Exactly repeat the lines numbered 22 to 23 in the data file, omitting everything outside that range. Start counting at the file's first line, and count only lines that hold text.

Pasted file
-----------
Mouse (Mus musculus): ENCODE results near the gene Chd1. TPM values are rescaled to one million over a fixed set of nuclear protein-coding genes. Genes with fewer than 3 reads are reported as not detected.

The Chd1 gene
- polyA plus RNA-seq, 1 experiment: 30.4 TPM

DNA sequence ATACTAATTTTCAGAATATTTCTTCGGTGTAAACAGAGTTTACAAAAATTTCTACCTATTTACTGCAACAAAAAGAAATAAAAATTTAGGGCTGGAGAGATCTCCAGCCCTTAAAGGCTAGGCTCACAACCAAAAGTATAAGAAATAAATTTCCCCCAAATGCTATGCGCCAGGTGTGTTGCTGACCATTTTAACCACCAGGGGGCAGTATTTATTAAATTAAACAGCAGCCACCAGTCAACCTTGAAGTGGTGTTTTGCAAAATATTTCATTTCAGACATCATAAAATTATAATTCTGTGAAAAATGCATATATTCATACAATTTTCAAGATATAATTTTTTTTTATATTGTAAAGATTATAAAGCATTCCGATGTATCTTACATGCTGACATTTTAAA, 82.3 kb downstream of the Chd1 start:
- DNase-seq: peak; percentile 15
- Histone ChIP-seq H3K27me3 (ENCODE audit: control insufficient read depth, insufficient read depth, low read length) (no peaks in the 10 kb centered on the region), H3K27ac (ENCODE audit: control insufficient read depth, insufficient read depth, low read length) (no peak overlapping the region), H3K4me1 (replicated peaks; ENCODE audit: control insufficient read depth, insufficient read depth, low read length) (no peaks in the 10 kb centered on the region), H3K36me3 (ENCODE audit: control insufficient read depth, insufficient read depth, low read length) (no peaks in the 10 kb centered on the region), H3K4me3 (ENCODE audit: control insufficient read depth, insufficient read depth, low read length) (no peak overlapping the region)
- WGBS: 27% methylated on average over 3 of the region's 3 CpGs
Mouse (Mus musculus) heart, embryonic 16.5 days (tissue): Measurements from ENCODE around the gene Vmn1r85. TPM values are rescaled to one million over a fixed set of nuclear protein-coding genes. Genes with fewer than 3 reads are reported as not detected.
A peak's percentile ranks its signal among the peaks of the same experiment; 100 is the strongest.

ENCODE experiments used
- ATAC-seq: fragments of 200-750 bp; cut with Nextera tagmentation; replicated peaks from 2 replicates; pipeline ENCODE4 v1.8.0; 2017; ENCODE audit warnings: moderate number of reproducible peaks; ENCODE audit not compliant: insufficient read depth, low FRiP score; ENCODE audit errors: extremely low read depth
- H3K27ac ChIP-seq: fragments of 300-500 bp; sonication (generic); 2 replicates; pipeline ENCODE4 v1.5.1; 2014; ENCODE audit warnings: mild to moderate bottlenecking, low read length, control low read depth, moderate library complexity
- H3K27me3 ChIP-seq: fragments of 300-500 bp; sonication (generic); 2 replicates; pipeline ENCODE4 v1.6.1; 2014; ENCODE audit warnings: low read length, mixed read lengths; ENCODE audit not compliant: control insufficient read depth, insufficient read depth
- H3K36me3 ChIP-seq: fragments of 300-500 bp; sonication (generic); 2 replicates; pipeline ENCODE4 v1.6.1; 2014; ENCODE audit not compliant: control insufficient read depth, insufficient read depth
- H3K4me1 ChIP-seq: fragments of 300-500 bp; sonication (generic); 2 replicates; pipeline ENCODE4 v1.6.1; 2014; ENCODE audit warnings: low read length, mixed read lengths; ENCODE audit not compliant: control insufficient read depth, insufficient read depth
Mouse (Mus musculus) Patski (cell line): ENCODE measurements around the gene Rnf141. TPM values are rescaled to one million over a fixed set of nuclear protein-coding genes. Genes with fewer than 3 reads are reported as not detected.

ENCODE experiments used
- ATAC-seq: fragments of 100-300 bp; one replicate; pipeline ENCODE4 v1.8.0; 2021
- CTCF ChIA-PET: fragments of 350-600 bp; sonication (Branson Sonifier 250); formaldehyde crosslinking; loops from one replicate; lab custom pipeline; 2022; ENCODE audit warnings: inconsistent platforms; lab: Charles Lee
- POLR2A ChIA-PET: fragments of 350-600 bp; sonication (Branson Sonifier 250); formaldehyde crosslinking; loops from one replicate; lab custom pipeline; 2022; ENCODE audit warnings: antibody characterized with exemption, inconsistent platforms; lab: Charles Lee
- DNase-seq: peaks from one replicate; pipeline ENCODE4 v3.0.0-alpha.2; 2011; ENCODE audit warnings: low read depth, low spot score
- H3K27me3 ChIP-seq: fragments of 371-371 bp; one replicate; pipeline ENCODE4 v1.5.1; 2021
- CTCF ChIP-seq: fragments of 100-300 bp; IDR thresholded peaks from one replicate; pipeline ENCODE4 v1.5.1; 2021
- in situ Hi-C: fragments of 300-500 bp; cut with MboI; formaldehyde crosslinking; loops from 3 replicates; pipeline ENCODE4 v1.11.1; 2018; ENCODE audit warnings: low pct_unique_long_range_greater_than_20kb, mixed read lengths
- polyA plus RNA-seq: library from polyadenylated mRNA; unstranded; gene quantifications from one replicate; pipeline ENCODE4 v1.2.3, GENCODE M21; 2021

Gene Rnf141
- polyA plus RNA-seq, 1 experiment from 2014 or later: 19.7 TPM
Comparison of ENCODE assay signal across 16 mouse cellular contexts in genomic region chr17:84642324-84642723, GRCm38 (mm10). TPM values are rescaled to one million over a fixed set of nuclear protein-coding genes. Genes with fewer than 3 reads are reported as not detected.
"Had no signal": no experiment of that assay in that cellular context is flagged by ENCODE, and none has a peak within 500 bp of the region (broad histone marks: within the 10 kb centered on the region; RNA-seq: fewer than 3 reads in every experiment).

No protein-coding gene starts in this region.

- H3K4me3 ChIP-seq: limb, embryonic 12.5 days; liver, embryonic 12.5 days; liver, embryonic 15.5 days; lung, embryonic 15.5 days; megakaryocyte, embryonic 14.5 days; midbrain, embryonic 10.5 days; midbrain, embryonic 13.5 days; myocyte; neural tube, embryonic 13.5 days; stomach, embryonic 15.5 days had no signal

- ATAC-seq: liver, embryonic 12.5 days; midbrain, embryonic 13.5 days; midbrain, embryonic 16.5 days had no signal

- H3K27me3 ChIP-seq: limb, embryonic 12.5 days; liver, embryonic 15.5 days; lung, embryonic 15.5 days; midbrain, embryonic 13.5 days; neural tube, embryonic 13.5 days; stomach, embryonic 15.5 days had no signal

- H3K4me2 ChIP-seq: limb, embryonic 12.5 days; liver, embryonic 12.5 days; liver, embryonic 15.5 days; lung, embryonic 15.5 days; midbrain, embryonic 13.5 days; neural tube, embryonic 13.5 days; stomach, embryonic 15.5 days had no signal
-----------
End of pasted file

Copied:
- H3K27me3 ChIP-seq: fragments of 371-371 bp; one replicate; pipeline ENCODE4 v1.5.1; 2021
- CTCF ChIP-seq: fragments of 100-300 bp; IDR thresholded peaks from one replicate; pipeline ENCODE4 v1.5.1; 2021